While she agreed with Schwartz’s proposed return of the ordinance, Janice Talley, municipal planner, informed the board of the legal ramifications by not going through the proper procedures and having insufficient background information when it came to the 75-year-old rule elimination. She emphasized that the HPC was tasked with creating new historic districts and the appropriate way to do this is to designate historic districts.

“That’s how you protect historic structures and I think that’s the intent of the municipal land use law,” Talley said. “In fact the HPC has been working on it on the commercial side and just this year they have a grant application designating residential districts. I’m all for doing it, but procedurally you have to go through a process. You have to designate the districts and notify the property owners, even with the ‘light residential.’ We’ve talked about this in the historic designation element and you do have to go through the procedures and through that route.”

Talley also stressed that demolition requirements in the ordinance does not prevent demolition, but delays it. Schwartz said it would serve the township very well in protecting even though it would not automatically prevent it, by creating a mechanism that would make it harder or serve to delay it.

Schwartz noted that it could be an interim step to mitigate knockdowns. He said it would also keep options for further historic designations alive.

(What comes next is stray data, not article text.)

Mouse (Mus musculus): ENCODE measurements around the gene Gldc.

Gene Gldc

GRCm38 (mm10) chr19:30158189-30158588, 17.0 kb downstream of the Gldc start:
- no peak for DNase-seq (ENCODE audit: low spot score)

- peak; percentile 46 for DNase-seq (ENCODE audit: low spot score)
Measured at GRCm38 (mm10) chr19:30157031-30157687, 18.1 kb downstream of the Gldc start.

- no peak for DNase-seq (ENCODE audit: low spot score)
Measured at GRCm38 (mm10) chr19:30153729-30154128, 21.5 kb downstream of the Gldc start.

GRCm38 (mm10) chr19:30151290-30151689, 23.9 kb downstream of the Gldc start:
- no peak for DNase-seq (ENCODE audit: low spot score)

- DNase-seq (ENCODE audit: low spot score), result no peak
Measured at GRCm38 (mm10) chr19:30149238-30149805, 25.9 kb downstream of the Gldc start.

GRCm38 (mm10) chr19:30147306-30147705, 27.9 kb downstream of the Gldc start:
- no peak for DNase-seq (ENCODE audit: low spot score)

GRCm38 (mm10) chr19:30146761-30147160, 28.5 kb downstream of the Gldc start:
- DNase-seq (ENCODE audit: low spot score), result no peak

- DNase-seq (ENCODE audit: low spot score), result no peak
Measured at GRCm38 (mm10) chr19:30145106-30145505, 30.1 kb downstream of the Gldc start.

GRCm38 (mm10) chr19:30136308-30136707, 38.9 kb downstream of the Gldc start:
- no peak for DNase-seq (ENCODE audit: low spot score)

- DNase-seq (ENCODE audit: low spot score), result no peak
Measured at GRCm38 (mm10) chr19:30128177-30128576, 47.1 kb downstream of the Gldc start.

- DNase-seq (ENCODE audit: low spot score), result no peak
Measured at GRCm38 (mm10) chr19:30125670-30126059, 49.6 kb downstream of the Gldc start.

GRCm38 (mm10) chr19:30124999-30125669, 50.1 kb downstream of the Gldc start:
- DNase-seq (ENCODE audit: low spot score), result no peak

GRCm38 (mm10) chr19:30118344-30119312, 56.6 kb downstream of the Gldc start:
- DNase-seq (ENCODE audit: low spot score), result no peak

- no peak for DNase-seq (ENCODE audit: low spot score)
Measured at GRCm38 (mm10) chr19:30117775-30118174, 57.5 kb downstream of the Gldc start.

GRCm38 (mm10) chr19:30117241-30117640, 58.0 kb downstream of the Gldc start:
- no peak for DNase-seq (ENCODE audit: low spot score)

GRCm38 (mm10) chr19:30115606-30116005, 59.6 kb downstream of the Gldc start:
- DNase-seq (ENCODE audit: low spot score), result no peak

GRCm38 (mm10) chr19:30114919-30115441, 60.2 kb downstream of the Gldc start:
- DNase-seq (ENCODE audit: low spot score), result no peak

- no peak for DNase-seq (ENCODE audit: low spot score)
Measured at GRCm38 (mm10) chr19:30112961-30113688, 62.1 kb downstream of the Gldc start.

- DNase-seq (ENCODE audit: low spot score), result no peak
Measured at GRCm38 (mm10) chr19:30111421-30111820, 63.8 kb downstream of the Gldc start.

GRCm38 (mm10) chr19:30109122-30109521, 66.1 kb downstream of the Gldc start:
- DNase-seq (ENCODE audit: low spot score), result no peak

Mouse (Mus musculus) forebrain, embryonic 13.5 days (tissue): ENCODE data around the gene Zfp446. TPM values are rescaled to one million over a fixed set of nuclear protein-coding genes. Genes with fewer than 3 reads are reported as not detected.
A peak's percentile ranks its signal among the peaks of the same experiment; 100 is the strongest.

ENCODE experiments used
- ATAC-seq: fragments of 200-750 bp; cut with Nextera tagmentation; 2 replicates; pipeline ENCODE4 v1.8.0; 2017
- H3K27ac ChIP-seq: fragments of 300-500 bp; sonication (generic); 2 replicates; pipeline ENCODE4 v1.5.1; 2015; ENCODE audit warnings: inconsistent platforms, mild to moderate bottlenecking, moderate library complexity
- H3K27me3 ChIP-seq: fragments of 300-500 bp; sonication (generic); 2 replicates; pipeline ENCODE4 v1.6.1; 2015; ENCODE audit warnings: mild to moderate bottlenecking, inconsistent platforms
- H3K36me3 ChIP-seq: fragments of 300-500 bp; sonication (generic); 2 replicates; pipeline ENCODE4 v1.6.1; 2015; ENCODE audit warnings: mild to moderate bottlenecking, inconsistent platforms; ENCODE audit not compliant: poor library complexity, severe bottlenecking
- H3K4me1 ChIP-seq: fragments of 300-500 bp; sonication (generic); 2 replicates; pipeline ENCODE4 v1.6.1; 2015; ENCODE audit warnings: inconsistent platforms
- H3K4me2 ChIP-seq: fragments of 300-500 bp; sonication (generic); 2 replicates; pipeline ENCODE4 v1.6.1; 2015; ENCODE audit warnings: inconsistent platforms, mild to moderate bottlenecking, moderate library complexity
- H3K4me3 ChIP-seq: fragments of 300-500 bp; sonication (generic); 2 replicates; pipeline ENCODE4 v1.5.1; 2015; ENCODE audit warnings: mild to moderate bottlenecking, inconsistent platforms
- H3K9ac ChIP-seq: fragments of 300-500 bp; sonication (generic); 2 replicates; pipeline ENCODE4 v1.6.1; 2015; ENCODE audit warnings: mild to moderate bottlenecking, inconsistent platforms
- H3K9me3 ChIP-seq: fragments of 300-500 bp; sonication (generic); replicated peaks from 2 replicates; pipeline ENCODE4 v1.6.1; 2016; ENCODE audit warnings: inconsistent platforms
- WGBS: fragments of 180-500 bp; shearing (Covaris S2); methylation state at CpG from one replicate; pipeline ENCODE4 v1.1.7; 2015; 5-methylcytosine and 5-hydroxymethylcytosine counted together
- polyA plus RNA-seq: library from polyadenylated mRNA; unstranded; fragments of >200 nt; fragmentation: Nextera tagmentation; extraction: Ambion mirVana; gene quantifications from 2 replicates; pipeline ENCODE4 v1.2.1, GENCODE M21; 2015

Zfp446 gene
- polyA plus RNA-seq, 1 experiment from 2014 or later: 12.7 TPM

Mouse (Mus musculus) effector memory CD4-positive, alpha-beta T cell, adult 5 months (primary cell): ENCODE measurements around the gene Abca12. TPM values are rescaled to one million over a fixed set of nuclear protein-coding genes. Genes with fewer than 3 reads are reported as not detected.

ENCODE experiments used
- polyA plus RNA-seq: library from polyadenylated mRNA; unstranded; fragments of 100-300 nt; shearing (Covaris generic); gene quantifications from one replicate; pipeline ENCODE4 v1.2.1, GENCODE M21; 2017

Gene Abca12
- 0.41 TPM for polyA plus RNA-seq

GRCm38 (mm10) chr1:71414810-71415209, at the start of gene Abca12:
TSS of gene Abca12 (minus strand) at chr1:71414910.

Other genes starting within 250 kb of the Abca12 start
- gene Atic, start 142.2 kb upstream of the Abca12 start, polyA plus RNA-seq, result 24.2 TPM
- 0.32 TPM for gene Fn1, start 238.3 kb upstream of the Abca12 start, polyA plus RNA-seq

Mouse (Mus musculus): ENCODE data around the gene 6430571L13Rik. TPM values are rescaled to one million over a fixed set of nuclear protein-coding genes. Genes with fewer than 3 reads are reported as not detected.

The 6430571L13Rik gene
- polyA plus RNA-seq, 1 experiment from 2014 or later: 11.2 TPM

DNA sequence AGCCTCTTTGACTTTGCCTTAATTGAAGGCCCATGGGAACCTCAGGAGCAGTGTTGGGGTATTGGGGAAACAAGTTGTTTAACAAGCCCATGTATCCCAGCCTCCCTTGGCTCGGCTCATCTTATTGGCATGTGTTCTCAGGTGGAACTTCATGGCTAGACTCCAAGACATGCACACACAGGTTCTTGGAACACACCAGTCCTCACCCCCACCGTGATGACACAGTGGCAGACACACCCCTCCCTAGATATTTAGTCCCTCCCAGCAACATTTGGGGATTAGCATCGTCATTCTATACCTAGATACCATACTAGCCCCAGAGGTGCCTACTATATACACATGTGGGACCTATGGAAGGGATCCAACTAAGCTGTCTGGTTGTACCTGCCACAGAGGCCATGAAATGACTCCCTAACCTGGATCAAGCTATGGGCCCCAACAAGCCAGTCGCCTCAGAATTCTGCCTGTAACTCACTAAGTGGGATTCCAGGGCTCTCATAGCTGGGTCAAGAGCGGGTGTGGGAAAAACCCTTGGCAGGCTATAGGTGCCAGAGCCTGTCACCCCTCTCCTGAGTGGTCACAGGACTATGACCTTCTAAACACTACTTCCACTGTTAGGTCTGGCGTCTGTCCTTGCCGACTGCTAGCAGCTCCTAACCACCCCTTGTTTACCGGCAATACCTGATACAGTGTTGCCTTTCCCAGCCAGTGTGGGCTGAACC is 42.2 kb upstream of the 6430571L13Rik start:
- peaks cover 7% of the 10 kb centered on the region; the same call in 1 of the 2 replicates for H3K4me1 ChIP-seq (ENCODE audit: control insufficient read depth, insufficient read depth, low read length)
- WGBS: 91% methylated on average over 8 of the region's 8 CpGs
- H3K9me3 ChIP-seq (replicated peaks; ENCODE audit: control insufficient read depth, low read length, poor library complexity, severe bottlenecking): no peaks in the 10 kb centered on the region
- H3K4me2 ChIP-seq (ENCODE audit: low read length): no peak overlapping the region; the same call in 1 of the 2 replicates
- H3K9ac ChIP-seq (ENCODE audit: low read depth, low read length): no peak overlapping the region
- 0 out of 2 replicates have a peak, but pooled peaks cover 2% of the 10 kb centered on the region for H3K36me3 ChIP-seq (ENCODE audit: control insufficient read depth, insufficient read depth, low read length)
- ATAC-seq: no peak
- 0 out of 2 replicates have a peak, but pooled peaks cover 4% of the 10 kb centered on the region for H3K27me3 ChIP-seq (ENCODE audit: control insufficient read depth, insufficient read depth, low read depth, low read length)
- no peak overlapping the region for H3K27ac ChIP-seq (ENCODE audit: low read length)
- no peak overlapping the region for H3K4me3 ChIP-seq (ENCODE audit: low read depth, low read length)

“A protection zone maintains character,” he explained, adding that the ordinance would protect the structures globally and would keep them from being knocked down and prevent more subdivisions and McMansion builds.

Other towns, such as Glen Ridge, have the entire borough as a historic district, according to Talley. Planning Board members then proceeded to create an ad hoc subcommittee comprised of several members of the both the Planning Board and HPC in order to explore the possibility of bringing back a potentially similar ordinance to Montclair. The subcommittee members are to follow up with their findings at a future meeting.

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  1. Seriously? I get this issue is foundation work for the 2020 muni election. And yes, our Council, a council that votes to tear down our most iconic landmark is willing to (& capable of) telling homeowners why this makes sense?

    No way. When the Planning Board OK’s Lackawanna’s demolition, the Council will then cover their political flank by expediting any vanilla historic initiative, e.g. expanding the Town Center Historic District West. They will allocate found $. They will talk it up. And, it will work.

    This is not a reasonable initiative. I doubt it is intended to be. It will, with great fanfare, go into subcommittee. Like our ineffectual Environmental Commission did with the “Streetscape” question in 2014.

    One only has to look at the level of preparation and thought that went into this proposal to realize this is just political smoke and mirrors. But, hey, it was amusing for an evening. Thanks!

  2. Frank, hard to account for your deep cynicism on this topic. If you were King, what would you propose to address the problem of auto teardowns?

  3. I am cynical because I and many others in town have gone already down this path. Once you get into its weeds and brambles, you end up coming back to the original sin – a lack of consensus among residential property owners on designating historic districts. If you want further proof of this, just read the Council’’s resolution supporting the demolition of Lackawanna Train Station. Actually read it. Word by word. Then come back and we can discuss demolition ordinances in a real world context.